the ideals of science. 4 Despite these
efforts, many university departments
lost their experimentalists and the science vision faded into the background.
In the 1980s, science visionaries
from many fields saw ways to employ
high-performance computers to solve
“grand challenge” problems in science.
They said computing is not only a tool
for science, but also a new method of
thought and discovery in science. (Aha!
Computational thinking!) They defined
computational science as a new branch
of science imbued with this idea. The
leaders of biology, epitomized by 1975
Nobel Laureate David Baltimore, went
further, saying biology had become
an information science and that DNA
translation is a natural information
process. Another biologist, Roseanne
Sension, attributed the efficiency of
photosynthesis to a quantum algorithm
embedded in the cellular structure of
plant leaves (Nature, April 2007). Biologists have thus been leaders in driving nails into the coffin of the “natural
science” argument about computing.
Many other scientists have reached
similar conclusions. They include physicists working with quantum computation and quantum cryptography, chemists working with materials, cognitive
scientists working with brain processes,
economists working with economic
systems, and social scientists working
with networks. 9 All claimed to work with
natural information processes. Stephen
Wolfram went further, arguing that information processes underlie every natural process in the universe. 13
Those two external factors—rise of
computational science and discovery of
natural information processes—have
spawned a science renaissance in computing. Experimental methods have
regained their stature because they are
the only way to understand very complex systems and to discover the limits
of heuristic problem solution methods.
Here is an example of an advance in
algorithms obtained through an empirical approach. In May 2004, an international research group announced it had
computed an optimal tour of 24,978 cities in Sweden (see http://tsp.gatech.edu/
sweden). By iterating back and forth
among several heuristic methods, they
homed in on a provably optimal solution. Their computation took about one
year on a bank of 96 parallel Intel Xeon
2.8GHz processors. With classical tour-enumeration algorithms, which are of
order O(n!), the running time would be
well beyond the remaining age of the
universe. With experimental methods,
algorithm scientists quickly found optimal or near-optimal solutions.
New fields heavily based in experimental methods have opened up—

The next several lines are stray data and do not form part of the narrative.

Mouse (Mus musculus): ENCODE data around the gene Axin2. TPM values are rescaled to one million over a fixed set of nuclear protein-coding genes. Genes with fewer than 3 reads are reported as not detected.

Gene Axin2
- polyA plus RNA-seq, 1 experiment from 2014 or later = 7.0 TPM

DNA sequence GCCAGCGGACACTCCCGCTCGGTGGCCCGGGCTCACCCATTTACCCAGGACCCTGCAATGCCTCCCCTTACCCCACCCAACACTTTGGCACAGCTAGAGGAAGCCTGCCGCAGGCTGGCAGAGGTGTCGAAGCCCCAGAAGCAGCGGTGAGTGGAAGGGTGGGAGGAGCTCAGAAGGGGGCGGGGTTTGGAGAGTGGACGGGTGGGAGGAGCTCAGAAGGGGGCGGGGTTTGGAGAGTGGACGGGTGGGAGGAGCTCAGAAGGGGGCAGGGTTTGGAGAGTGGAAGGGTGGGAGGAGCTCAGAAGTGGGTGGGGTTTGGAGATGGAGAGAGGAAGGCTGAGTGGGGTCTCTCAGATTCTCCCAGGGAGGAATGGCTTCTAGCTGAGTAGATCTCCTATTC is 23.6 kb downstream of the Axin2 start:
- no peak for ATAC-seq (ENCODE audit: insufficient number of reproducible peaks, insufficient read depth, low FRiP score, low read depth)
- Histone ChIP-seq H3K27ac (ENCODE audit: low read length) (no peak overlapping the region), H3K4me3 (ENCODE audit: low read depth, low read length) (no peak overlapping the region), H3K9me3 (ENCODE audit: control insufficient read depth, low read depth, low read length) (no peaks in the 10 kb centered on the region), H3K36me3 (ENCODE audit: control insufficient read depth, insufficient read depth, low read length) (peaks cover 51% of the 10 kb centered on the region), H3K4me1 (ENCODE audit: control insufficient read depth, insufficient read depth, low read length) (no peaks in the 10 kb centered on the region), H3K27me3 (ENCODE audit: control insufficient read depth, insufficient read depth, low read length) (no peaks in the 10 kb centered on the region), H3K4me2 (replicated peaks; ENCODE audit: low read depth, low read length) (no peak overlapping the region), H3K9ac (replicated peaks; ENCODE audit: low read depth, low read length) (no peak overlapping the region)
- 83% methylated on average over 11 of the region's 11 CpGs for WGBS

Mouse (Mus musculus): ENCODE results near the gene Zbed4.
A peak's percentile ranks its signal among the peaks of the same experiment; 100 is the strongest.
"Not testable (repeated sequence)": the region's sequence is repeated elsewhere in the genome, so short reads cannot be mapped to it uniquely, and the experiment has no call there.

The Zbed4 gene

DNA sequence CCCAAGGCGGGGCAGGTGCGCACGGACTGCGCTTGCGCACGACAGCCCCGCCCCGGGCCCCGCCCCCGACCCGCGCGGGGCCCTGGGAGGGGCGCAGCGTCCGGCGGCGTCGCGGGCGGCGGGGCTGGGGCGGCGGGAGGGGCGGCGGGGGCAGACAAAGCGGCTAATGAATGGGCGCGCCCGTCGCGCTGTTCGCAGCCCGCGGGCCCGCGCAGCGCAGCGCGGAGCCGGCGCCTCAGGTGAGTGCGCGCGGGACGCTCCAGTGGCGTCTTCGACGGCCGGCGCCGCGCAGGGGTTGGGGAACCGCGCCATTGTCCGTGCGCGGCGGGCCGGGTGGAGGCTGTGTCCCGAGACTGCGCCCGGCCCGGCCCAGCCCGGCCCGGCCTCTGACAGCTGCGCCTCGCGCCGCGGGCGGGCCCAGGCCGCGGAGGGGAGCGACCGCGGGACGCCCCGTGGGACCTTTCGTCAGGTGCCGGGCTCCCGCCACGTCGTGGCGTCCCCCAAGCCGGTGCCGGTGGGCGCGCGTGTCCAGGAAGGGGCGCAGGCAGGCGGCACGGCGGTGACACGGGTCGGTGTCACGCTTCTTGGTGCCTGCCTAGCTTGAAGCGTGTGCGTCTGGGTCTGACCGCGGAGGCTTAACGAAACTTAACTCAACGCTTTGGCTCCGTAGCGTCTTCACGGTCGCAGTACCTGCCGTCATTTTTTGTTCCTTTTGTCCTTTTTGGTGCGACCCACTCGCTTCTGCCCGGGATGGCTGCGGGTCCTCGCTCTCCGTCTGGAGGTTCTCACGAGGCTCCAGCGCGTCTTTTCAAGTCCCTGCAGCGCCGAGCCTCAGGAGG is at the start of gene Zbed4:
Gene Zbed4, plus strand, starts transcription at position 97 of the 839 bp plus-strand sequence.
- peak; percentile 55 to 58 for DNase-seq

network science, social network science, design science, data mining, and
Bayesian inference, to name a few. The
widening claims that information processes occur in nature have refuted the
notion that computer science is not
“natural” and have complemented Simon’s arguments that computing is a
science of the artificial.
When is a field a Science?
This brief history suggests that computing began as science, morphed
into engineering for 30 years while it
developed technology, and then entered a science renaissance about 20
years ago. Although computing had
subfields that demonstrated the ideals
of science, computing as a whole has
only recently begun to embrace those
ideals. Some new subfields such as network science, network social science,
design science, and Web science, are
still struggling to establish their credibility as sciences.
What are the criteria for credibility
as science? A few years ago I compiled a
list that included all the traditional ideals of science: 1, 3
˲ Organized to understand, exploit,
and cope with a pervasive phenomenon.
˲ Encompasses natural and artificial
had subfields that
ideals of science,
computing as a whole
has only recently
begun to embrace
processes of the phenomenon.
˲Codified structured body of
˲Commitment to experimental
methods for discovery and validation.
˲ Reproducibility of results.
˲Falsifiability of hypotheses and
˲Ability to make reliable predictions, some of which are surprising.
Computing’s original focal phenomenon was information processes
generated by hardware and software.
As computing discovered more and
more natural information processes,
the focus broadened to include “
natural computation.” 9 We can now say
“computing is the study of information
processes, artificial and natural.” 1
Computing is not alone in dealing
with both natural and artificial processes. Biologists, for example, study artifacts including computational models
of DNA translation, the design of organic
memories, and genetically modified
organisms (GMOs). All fields of science
constantly face questions about whether knowledge gained from their artifacts carries over to their natural processes. Computing people face similar
questions—for example, does studying
a software model of a brain yield useful
insights into brain processes? A great
deal of careful experimental work is
needed to answer such questions.
The question of “scienceness” of
computing has always been complicated because of the strong presence of
science, mathematics, and engineering
in the roots and practice of the field. 8, 11
The science perspective focuses on
increasing understanding through experimental methods. The engineering
perspective focuses on designing and
constructing ever-improved computing
systems. The mathematics perspective
focuses on what can be deduced from
The term “theory” illustrates the
different interpretations that arise in
computing because of these three perspectives. In pure math, theory means
the set of valid deductions from a set
of axioms. In computing, theory more
often means the use of formalism to
advance understanding or design.
effects on the education System
Unfortunately, our education system for young people has not caught